Emma Rawitz, 6, of Manhattan Beach gets a paddling lesson from Laird Hamilton. Photos by Kevin Cody
Emma Rawitz, 6, of Manhattan Beach was in tears on the King Harbor Marina dock, waiting for stand-up paddleboard lessons to begin. A dozen people, including Emma’s sister Bella, 8, and her mother Caroline were waiting for the free lessons Tarsan Stand-up Paddleboards offers every Wednesday.
Her mother assumed Emma was afraid and sought to reassure her. But she wasn’t afraid. She was mad. She didn’t want to be paired with her big sister. She wanted her own stand-up paddleboard.
“Give the little girl her own board,” a big voice boomed. “Usually little kids are afraid. If she’s not afraid, don’t discourage her.”
Bella, 8, and Emma, 6, tandem paddle in King Harbor.
The voice belong to Hawaiian waterman Laird Hamilton, the person widely recognized for popularizing modern stand-up paddleboarding. Hamilton also pioneered towing into big waves. He was visiting Tarsan owner Gene Smith to thank Smith for selling Laird StandUp paddleboards.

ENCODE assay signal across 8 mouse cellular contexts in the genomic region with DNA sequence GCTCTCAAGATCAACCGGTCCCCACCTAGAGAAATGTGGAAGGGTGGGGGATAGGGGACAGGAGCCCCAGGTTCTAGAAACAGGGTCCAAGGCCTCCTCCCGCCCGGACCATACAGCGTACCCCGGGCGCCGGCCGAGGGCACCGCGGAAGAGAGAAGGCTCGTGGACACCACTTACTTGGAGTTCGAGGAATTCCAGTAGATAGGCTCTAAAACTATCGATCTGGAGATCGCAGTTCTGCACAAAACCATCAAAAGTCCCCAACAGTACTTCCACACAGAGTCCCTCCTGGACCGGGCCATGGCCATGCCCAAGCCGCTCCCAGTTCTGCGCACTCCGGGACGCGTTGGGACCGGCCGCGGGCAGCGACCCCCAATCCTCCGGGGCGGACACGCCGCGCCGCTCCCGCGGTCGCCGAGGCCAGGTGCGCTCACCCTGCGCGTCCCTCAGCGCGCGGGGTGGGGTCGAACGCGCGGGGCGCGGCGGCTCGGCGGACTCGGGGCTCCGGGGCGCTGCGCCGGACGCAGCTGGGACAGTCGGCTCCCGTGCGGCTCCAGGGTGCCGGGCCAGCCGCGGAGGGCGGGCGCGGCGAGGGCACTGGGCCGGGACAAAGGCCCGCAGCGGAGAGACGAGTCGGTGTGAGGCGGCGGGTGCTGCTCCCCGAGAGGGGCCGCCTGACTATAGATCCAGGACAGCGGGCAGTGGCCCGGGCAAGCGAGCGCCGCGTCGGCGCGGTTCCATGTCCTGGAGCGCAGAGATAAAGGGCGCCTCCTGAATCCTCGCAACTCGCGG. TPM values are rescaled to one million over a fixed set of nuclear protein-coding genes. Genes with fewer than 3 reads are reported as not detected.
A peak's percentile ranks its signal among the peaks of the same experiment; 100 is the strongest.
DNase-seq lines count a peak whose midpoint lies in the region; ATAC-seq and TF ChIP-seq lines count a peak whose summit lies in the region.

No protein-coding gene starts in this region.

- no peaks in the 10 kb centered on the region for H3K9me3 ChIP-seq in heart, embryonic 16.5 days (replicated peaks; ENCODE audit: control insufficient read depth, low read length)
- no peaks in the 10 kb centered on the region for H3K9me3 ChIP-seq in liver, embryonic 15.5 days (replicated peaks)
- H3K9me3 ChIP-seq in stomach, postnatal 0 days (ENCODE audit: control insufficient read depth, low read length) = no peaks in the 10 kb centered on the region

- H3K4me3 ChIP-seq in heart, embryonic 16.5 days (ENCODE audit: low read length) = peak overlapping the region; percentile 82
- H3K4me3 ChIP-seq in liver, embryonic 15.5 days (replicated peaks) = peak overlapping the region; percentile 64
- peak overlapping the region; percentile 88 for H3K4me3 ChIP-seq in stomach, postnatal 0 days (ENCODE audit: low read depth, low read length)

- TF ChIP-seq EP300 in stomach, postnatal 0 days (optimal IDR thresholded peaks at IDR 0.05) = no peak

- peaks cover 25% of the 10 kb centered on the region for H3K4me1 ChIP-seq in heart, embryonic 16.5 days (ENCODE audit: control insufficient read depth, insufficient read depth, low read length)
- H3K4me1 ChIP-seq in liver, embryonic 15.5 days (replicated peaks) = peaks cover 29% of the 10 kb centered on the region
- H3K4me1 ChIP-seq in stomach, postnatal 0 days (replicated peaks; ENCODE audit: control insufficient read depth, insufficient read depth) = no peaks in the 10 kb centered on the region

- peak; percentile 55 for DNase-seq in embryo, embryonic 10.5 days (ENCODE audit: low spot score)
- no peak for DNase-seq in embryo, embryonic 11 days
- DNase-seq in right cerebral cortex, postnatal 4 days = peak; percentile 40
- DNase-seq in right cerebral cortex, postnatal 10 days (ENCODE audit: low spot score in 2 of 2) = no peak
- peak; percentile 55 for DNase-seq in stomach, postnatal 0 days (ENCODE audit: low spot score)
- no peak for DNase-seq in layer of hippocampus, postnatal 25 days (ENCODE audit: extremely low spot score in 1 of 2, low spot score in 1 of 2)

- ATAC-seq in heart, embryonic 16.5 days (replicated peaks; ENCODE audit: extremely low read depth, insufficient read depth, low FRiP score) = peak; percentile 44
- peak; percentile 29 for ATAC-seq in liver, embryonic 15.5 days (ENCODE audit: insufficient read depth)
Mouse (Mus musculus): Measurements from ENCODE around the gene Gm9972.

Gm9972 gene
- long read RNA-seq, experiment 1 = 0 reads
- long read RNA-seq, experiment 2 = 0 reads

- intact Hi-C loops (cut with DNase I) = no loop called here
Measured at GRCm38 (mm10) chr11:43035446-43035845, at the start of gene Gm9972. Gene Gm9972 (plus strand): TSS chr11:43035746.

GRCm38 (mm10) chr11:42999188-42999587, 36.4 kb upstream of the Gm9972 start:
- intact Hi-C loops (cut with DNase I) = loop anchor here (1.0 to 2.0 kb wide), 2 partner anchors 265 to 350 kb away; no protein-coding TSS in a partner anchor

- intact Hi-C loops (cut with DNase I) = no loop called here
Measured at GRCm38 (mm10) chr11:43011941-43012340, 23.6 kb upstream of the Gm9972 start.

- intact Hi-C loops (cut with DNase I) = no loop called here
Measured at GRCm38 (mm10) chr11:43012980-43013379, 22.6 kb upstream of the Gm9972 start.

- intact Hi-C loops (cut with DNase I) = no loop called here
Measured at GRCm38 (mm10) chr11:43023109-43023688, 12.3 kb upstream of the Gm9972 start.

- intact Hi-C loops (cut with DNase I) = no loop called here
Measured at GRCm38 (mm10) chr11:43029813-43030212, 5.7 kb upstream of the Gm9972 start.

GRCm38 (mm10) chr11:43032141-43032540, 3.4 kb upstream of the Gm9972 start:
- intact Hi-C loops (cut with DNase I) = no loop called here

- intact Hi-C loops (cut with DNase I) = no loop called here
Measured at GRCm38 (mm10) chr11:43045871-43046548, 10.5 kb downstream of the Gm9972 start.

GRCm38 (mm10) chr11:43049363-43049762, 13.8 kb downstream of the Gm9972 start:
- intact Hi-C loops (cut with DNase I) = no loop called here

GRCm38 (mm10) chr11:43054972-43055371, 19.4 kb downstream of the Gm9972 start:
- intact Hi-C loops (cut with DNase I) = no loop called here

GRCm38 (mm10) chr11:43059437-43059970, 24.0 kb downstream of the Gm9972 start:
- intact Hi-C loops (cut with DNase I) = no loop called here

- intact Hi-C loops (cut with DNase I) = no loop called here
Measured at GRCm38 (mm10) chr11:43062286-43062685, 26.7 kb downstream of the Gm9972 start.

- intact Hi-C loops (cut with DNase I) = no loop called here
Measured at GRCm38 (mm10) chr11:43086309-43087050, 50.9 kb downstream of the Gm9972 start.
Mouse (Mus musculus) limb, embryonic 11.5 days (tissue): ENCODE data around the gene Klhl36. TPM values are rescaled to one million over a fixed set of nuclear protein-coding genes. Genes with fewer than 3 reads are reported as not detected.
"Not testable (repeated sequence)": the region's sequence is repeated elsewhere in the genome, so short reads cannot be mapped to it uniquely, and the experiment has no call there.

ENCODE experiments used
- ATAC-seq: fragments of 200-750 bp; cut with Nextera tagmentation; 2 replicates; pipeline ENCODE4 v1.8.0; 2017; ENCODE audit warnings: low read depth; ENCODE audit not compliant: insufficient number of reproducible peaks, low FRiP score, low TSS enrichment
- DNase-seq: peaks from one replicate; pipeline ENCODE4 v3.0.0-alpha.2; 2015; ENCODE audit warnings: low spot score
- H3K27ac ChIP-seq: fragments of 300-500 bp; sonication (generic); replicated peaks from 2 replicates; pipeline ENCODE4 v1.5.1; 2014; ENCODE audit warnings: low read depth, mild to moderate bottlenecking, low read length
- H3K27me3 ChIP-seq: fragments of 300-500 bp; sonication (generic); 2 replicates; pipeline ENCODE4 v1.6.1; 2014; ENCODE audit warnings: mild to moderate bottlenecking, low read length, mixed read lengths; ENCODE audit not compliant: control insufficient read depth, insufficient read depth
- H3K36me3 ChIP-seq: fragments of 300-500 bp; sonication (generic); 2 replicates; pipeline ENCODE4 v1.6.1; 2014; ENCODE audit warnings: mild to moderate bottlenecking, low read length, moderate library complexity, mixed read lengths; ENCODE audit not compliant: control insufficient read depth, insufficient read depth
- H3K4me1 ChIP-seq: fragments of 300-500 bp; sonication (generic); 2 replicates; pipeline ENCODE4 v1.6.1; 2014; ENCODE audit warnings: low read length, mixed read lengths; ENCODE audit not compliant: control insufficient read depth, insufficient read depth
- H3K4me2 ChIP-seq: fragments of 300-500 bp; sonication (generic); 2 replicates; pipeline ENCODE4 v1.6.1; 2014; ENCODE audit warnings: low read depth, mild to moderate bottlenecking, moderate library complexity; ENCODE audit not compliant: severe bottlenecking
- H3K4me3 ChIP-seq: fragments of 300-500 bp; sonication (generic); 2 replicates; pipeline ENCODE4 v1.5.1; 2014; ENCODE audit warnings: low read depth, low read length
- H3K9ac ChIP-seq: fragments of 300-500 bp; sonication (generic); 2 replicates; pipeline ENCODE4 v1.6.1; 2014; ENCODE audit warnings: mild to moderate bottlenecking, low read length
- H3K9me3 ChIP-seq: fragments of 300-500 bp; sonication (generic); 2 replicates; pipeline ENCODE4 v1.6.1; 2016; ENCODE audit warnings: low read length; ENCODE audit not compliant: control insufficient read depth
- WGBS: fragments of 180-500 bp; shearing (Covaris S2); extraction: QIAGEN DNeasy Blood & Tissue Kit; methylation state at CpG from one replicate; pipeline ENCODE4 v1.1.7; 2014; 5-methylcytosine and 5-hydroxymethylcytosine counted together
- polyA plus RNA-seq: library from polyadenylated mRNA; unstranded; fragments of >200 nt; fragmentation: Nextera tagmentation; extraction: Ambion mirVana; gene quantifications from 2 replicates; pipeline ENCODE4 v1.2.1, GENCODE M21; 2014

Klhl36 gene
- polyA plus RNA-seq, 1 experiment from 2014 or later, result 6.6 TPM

Hamilton suggested Bella sit on the board put in the water for her, then wrapped her tiny hands around a paddle and continued coaching her as she paddled away from the dock.
Rupert Nottall-Smith, Gene Smith and Laird Hamilton discuss Hamilton’s new paddle.
Hamilton then took time to sign boards and talk to the paddlers about his new monocoque paddle. Rather than the blade and shaft being joined by a collar, the two pieces are woven together so the full length of the shaft bends, reducing stress to the body and improving recoil, he explained.
Tarzan’s Brad Fyffe and Gene Smith with shaper Pat Ryan and Laird Hamilton.
Earlier in the afternoon, Stabler was interviewed by Hermosa Beach-based StaticRadio.com
The interview will air from 7 t o 10 p.m. on StaticBeachRadio’s Friday Night Live. It may also be heard on demand after July 22.